SECURE 2.0: What’s Not to Like? Nothing, Apparently.

(PlanSponsor) - It seems as if everyone from Allianz to Wells Fargo has offered support for the retirement reforms package dubbed SECURE 2.0.

SECURE 2.0 consists of two Senate bills and one House bill that are widely expected to be consolidated and passed this December.

An industry letter circulated by the Insured Retirement Institute and sent to Congressional leadership urging the passage of SECURE 2.0 was signed by 61 industry participants and lobbying organizations, including the American Retirement Association, Fidelity Investments and the U.S. Chamber of Commerce.

The letter notes that life expectancies for retired Americans are extending at a time when many Americans have damaged financial health as a result of the pandemic. The letter particularly praises the provisions that would make it easier for small businesses to offer retirement plans and for workers with student debt to have their debt payments matched by their employer as retirement plan contributions.

Brad Campbell, a partner at the Faegre Drinker law firm, said during an online webinar Thursday that SECURE 2.0 is still expected to pass during the lame-duck session of Congress, but will likely have to pass without “regular order” due to how little time is left in the year. Regular order is the standard long-form process of legislating, which includes time for amendments and hearings. Campbell was especially enthusiastic about provisions for auto-enrollment, auto-escalation and student loan repayment matching.

A provision found in all three bills that has received vociferous support from Vanguard is the provision that would allow 403(b) plans to invest via collective investment trusts, which under current law is permissible for 401(k) plans but not 403(b), according to David Stinnett, the head of strategic retirement consulting at Vanguard. A CIT is a vehicle similar to a mutual fund that is only available to qualified retirement plans but which is exempt from certain regulations that normally apply to mutual funds and is often subject to lower fees than mutual funds.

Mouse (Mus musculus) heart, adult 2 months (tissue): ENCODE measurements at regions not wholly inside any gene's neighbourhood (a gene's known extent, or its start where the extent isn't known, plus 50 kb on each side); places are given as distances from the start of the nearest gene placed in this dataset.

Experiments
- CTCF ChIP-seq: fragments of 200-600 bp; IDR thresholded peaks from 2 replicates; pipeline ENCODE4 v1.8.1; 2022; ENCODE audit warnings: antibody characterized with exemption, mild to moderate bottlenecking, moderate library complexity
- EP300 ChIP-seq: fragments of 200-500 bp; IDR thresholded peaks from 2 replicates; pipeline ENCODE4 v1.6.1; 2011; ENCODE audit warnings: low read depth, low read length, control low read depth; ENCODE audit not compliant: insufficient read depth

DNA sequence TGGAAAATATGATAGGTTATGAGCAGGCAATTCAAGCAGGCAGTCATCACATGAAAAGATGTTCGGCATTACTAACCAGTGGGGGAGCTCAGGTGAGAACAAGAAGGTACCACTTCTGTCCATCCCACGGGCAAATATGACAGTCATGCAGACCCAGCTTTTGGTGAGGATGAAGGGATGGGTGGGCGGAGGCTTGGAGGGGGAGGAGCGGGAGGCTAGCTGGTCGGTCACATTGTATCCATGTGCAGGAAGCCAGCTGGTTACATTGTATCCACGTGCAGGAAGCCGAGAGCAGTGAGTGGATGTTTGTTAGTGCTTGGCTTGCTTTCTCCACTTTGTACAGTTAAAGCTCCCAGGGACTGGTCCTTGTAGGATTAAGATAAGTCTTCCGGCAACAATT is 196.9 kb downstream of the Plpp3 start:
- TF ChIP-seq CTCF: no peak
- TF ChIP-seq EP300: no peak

Stinnett also praised the student-loan provision, as well as the emergency savings provisions, which vary across the three bills. One Senate bill provides for pension-linked emergency savings accounts, while the other Senate bill and the House bill make emergency withdrawals from a retirement plan easier. Stinnett says both approaches have their merits but believes that allowing for easier withdrawals from retirement plans would be somewhat easier administratively for sponsors than a separate ESA. He also hopes Congress will account for that sponsors will have to undertake in the final bill.

Jessica Sclafani senior defined contribution analyst at T. Rowe Price, also supported the 403(b) provision at a press event on Thursday.

In addition to the letter organized by the IRI, the Bipartisan Policy Center Action organization published an open letter on Thursday urging passage of SECURE 2.0 particularly praising its emergency savings provisions. The letter also encouraged legislators to consider expanding access to emergency savings for those who lack retirement plan access, a reference to all three bills linking emergency savings to retirement savings in some way.

This surge of recent public support for SECURE 2.0 could reflect anxiety that it might not be passed on time. If the legislation is not passed by January 3, 2023, the legislation would have to be re-introduced fresh in the new Congress. This would not likely be a death sentence for the package, but it would significantly postpone its adoption.

Industry watchers believe, however, that it will pass attached to a must-pass bill in December, and Senator Ron Wyden, D-Oregon, chairman of the Senate Finance Committee, said on a press call Tuesday that he expects the legislation to pass this year.

By Paul Mulholland
November 18, 2022


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